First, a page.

GeoInquiries Can Help Educators Teach Their Subjects More Effectively
If GIS helps people understand the world and solve problems, then it’s a great tool for students to get their hands on early in their education. But how can a typical overworked schoolteacher easily engage with this technology?
GeoInquiries can help. These short, standards-based instructional activities use ArcGIS Online to teach common elements of US curricula to K–12 students. With 155 activities, GeoInquiries are designed to help teachers teach their subjects more effectively. They align with the most common textbooks in use today and can run in any classroom environment that is minimally equipped with a projector and a computer or mobile device.
GeoInquiries, which Esri first released in 2014, are not GIS skill builders but rather rich sources of map-based content that most teachers are required to teach. The lessons employ established pedagogies that teachers tend to learn during their teacher education programs.
Subject-specific collections include US History, World History, Government, Human Geography, Earth Science, Environmental Science, Upper Elementary, Mathematics, and American Literature. Each collection contains 15 two-page Level 1 activities, which don’t require teachers or students to sign up, log in, or install software.
In this configuration, teachers can stand up in front of the class and deliver the activity to students. Alternatively, in classrooms where each student has a device, such as an iPad or a Chromebook, teachers can distribute the lesson’s map URL to students and then verbally guide learners through the inquiry.
This past summer, Esri also began releasing Level 2 GeoInquiries in the US History, Human Geography, Government, and Earth Science collections. Unlike the Level 1 activities, these inquiries require a free school software bundle from Esri and at least one login for the teacher who is demonstrating the activity. In Level 2 GeoInquiries, students and teachers engage with analysis tools and use premium data from ArcGIS Living Atlas of the World.
For example, in the Level 2 US History GeoInquiry Dust Bowl: Population Shift, learners use the Summarize Within tool in ArcGIS Online to aggregate and describe the change in farm counts and farm acreage before and after the dust bowl, which decimated agriculture in the Great Plains of the United States during the 1930s.
When Stacey Greer, a former education programs consultant at the California Department of Education, presented a similar dust bowl GeoInquiries lesson to her colleagues, she was impressed by how fascinating these teaching professionals found the software.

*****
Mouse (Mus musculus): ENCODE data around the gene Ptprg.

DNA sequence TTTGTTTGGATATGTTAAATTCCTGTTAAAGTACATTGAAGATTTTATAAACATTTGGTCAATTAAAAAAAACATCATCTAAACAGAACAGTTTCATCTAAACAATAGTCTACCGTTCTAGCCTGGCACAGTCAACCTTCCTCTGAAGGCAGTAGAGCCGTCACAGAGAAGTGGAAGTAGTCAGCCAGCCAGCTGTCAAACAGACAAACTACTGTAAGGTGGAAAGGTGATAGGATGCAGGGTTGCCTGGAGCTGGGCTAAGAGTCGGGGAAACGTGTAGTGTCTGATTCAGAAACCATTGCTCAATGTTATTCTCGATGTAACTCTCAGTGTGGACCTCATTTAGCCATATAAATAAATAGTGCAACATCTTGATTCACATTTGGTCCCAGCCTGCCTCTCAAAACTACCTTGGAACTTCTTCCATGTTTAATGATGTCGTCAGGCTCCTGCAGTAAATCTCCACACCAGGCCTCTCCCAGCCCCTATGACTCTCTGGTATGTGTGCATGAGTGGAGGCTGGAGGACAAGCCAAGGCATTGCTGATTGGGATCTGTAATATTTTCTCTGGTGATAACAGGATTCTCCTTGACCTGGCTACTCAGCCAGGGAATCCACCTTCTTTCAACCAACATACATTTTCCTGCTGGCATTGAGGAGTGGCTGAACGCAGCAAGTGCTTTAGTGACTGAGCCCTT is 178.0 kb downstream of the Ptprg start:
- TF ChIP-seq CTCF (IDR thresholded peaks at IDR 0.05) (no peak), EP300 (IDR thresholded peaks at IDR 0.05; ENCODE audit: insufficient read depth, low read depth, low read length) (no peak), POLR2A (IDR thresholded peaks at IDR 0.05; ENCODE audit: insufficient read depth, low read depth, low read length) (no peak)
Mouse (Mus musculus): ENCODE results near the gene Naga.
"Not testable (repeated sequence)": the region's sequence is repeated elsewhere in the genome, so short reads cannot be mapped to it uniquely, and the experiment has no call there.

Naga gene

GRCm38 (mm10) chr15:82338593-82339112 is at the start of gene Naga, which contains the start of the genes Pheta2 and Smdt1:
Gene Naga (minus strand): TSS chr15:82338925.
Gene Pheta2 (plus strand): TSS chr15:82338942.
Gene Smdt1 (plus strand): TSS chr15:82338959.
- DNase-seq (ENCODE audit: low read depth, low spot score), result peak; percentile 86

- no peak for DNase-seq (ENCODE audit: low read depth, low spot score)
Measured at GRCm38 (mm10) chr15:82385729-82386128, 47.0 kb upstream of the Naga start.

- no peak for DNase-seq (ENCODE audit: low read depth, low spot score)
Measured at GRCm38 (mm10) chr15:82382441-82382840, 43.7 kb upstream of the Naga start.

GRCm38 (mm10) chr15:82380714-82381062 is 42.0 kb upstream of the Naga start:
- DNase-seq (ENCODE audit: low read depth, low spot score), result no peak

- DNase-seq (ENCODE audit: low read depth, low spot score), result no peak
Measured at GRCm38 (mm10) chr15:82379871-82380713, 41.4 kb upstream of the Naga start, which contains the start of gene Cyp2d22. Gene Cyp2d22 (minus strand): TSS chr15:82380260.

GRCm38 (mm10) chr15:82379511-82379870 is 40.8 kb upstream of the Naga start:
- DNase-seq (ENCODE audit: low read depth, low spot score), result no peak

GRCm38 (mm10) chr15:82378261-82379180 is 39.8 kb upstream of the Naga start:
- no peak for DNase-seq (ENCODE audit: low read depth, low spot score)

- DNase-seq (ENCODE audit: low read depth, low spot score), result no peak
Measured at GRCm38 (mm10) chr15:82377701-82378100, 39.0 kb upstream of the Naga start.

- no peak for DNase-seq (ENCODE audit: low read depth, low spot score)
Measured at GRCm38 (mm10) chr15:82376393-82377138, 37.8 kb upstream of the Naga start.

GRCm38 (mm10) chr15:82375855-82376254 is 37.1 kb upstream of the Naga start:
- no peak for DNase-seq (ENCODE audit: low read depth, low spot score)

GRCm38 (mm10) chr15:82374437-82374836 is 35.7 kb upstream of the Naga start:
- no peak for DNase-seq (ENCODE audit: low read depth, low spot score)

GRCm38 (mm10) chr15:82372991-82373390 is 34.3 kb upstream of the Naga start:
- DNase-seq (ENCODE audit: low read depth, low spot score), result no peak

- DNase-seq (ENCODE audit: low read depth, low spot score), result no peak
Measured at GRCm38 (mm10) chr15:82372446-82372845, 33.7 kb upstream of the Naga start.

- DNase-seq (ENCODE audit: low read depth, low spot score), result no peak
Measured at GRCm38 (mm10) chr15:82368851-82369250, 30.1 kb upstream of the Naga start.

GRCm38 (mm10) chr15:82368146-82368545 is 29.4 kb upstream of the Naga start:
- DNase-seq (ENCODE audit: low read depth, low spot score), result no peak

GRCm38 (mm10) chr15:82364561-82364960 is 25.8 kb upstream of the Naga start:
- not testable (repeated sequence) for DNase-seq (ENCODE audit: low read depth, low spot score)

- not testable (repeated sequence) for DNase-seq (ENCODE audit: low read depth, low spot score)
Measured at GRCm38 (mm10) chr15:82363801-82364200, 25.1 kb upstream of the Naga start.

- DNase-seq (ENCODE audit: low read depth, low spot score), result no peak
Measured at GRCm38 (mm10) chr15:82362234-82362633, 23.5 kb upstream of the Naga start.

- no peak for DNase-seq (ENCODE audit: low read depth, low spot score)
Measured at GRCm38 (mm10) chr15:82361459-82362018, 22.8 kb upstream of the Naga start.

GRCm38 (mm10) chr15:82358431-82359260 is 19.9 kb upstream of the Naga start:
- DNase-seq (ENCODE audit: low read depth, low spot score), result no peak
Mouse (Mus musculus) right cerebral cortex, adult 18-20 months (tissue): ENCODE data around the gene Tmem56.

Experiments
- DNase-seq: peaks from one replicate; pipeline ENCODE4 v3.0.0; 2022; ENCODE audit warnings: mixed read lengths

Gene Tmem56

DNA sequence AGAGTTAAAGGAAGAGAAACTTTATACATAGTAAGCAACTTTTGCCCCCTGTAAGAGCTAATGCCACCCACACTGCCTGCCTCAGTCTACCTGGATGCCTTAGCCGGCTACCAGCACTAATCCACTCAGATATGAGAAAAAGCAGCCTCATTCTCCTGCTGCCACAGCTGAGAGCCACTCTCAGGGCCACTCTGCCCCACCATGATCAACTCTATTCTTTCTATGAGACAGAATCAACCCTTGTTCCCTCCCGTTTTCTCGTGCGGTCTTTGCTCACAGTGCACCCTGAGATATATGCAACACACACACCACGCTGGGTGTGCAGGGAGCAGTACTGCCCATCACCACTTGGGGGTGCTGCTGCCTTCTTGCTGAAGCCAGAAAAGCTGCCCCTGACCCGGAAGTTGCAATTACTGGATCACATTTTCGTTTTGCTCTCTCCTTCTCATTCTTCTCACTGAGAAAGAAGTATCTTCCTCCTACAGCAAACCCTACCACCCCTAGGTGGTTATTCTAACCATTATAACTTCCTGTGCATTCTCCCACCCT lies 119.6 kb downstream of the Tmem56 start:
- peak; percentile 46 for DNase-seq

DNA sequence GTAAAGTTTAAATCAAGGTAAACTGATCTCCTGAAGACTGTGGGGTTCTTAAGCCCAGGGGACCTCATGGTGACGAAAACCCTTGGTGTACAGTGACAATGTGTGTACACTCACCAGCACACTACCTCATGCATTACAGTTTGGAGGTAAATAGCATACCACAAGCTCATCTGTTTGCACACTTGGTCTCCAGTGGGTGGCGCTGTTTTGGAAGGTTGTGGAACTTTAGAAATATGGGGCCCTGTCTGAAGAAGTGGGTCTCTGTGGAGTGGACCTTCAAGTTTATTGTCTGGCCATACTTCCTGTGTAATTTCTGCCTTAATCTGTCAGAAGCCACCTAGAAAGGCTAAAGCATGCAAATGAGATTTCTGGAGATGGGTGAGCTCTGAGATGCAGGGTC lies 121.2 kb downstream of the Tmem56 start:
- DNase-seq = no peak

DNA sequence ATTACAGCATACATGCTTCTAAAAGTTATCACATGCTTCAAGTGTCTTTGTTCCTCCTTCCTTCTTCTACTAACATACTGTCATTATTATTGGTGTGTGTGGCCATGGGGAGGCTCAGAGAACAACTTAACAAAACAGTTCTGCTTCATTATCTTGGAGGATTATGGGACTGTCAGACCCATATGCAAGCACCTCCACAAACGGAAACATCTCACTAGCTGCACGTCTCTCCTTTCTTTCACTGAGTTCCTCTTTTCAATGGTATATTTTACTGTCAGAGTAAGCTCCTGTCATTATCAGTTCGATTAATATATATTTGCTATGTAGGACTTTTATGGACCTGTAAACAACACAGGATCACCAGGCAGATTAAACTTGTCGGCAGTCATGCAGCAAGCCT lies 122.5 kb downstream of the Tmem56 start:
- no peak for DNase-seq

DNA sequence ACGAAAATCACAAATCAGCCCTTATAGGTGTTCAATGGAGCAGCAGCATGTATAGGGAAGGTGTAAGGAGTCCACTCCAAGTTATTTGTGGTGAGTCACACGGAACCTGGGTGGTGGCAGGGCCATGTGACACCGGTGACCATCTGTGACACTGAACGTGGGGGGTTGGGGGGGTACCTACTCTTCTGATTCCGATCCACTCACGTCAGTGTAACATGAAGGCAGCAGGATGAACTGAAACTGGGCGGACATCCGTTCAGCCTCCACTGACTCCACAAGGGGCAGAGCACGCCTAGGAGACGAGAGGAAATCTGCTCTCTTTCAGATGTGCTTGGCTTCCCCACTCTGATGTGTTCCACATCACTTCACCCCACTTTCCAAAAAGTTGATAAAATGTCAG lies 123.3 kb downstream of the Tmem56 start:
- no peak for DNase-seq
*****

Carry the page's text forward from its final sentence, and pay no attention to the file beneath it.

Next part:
“I’ve never seen another division activity create so much buzz,” said Greer, who now directs The History Project at the University of California, Davis. “Folks did not want to leave the computers.”
Educators around the United States are also beginning to modify existing GeoInquiries and even build their own to fit their state education standards. In Georgia, Cobb County public schools are creating new GeoInquiries based on the state’s history. And the Texas Geographic Alliance is building GeoInquiries lessons to teach students about the region’s geography. Teachers can find state-based activities on the GeoInquiries GeoNet site, as well as a planning guide and replication templates.
Although GeoInquiries are easy to set up and intuitive to use, some educators need a bit of prodding to get started. To introduce a teacher to these GIS-based lessons, email him or her the GeoInquiries URL and invite the educator to explore the lessons and get familiar with the tools. Follow up after a few weeks to get feedback, and show the teacher how to modify the ArcGIS Online maps. If the educator has requested an ArcGIS Online organizational subscription through the free school software bundle, show him or her how to save ArcGIS Online maps to the school’s account.
Getting teachers going with GeoInquiries shouldn’t require the full support of a GeoMentor, since the materials are designed to be intuitive, specifically for educators. Once teachers become proficient in using and teaching GeoInquiries, they will likely gain interest in doing more with GIS in the classroom.
For more information on GeoInquiries, contact the Esri GeoInquiries team at firstname.lastname@example.org.